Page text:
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Former TV station owner granted parole from 1,000-year child porn sentence

peter mallory mug.png
Peter Mallory mugshot. (Georgia Department of Corrections)

The judge that sentenced Peter Mallory to 1,000 years in prison called him “probably the most prolific collector of child pornography in the entire world.”

Now, after serving more than seven years of his sentence, Mallory, 72, is out on parole, according to the Atlanta Journal Constitution.

Just three weeks after an appeals court ruled that Mallory's 1,000 year sentence was appropriate, the Georgia State Board of Pardons and Paroles released Mallory from prison, on May 27.

Mallory is the former owner of WCAG-TV, and in 2012 was convicted of 60 counts of sexual exploitation of children, three counts of invasion of privacy and one count of tampering with evidence.

Police were initially led a computer at the station Mallory owned where police seized more than 26,000 files of child pornography.

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Mallory had also set up a hidden camera in his office that he used to secretly record young females.

At Mallory's 2013 sentencing, Coweta Judicial Circuit Superior Court Judge Dennis Blackmon called Mallory “probably the most prolific collector of child pornography in the entire world.”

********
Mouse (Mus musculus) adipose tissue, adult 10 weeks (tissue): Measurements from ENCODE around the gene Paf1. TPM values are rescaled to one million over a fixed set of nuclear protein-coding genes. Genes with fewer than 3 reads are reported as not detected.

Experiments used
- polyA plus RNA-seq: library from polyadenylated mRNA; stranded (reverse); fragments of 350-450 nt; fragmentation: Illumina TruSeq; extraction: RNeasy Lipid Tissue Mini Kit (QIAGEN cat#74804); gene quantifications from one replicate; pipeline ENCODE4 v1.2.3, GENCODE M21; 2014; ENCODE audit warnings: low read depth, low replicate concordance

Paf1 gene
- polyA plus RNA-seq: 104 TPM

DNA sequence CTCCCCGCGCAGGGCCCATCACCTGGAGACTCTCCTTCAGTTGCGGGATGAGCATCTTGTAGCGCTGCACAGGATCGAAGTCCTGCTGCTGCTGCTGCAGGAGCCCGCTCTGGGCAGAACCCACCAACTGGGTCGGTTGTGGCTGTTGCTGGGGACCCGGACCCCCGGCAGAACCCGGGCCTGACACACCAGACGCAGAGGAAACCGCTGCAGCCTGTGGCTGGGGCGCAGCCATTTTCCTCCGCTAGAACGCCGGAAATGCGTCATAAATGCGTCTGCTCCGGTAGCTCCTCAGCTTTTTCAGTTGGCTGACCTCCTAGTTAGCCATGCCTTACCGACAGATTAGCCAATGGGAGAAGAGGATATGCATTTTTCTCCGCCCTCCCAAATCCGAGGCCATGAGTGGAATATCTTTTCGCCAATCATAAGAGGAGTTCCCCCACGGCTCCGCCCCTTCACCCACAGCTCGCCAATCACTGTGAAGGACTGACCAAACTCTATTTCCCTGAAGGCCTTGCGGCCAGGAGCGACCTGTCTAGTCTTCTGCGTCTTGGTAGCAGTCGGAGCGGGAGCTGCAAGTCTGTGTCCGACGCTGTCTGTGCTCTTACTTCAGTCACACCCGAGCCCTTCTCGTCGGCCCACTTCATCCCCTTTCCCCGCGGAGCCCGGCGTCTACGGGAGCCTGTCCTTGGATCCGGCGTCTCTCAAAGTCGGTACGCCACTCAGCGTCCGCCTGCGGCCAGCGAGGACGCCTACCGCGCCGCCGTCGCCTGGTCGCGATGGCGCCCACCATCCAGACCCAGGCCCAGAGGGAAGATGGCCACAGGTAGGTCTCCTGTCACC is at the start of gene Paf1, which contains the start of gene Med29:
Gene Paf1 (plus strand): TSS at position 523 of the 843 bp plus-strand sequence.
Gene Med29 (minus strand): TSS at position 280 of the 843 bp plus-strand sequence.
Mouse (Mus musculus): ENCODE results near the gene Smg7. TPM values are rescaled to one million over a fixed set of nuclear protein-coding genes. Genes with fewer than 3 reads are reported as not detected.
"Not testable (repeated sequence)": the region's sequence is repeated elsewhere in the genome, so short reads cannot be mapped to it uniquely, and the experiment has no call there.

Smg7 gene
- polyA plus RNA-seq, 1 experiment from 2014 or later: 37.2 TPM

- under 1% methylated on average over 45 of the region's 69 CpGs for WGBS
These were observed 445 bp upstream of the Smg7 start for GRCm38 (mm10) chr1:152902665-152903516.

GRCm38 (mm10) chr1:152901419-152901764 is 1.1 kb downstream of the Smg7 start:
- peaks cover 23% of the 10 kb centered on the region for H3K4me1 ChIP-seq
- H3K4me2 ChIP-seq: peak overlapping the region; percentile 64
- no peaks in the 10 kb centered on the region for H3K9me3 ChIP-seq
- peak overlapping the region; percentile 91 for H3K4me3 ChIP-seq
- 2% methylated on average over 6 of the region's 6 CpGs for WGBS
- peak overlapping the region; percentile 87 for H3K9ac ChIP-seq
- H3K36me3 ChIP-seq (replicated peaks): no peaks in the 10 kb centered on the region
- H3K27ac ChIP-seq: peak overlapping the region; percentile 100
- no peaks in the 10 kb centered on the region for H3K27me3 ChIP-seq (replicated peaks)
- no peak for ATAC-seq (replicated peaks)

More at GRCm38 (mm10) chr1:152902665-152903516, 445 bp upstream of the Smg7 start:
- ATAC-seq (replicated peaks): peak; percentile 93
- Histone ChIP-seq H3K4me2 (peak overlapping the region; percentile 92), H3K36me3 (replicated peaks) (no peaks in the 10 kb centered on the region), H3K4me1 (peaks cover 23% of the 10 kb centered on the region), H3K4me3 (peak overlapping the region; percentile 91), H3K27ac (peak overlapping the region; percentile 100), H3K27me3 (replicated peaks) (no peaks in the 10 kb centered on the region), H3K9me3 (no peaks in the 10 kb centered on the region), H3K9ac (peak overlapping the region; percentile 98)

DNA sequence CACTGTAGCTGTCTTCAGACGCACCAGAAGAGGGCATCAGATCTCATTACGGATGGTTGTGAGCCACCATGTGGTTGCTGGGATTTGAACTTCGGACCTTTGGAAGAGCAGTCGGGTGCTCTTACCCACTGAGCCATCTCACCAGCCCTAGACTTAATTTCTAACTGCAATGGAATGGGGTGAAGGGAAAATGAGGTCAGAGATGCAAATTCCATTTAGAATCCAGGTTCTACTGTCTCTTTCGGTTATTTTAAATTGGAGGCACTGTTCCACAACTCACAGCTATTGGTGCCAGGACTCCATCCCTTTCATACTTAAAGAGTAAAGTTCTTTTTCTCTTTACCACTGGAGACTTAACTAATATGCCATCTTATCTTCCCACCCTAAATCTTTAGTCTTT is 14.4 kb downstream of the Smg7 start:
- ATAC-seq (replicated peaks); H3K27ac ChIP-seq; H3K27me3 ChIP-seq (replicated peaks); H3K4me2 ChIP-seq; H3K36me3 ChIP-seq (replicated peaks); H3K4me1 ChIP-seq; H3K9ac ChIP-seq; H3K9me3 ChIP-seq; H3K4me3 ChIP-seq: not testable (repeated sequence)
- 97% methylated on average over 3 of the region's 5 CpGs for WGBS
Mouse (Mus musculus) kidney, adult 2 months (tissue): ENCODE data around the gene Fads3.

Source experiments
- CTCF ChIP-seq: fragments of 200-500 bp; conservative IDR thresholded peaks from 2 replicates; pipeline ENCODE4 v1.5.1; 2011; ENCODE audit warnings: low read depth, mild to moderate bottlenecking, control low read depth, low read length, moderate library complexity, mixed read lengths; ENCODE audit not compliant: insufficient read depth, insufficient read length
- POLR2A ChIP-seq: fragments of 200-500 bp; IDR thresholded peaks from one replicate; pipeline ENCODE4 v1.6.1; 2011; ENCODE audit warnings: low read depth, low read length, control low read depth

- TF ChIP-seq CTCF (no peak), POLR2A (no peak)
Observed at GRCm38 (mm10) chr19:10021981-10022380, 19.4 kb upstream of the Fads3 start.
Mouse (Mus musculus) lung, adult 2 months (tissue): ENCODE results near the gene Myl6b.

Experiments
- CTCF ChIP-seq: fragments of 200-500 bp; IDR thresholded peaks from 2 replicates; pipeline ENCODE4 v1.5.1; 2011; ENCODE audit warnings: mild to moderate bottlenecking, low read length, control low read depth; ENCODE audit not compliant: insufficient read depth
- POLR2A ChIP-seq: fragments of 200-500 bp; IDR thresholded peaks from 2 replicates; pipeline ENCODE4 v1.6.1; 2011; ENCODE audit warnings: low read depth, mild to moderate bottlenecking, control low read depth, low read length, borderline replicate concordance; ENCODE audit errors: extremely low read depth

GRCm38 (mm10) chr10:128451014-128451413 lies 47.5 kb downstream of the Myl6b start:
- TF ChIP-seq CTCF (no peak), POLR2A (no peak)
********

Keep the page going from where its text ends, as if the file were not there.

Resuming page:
After numerous community members in Troup County expressed concerns over Mallory's release, District Attorney John Herb Cranford issued a statement opposing the parole of Mallory saying,, in part:

The district attorney opposed Mr. Mallory's release but was powerless to stop it. Mallory's crimes did not allow for the state to seek or the trial court to impose a sentence without parole eligibility, and parole is a power exercised exclusively by the State Board of Pardons and Paroles."
Mallory was sentenced to 1,000 years in prison on February 12, 2013 for multiple counts of possessing child pornography following his conviction on December 18, 2012. The Georgia Court of Appeals affirmed his conviction on May 7, 2020, and affirmed the appropriateness of his sentence. Mallory was released on parole despite the district attorney's opposition to his parole, which the district attorney conveyed in writing to the parole board on December 11, 2019."

In a previous news release, Cranford said:

The evidence demonstrated that Mallory knowingly and intentionally sought out, gathered, downloaded and saved these images and videos of children being raped, tortured and sexually exploited."

In a response to the letter sent by Cranford to the parole board, board spokesman Steve Hayes said Mallory actually served five months beyond the date he was eligible for parole, and the board followed its own guidelines in releasing Mallory from prison.

For the 993 years left in his sentence, Mallory will be required to register as a sex offender, be on electronic monitoring, and will have his parole revoked if he violates his conditions.

Mallory is also ordered to stay out of Troup County and to not contact his victims.

Officials say Mallory's release is not related to the COVID-19 pandemic.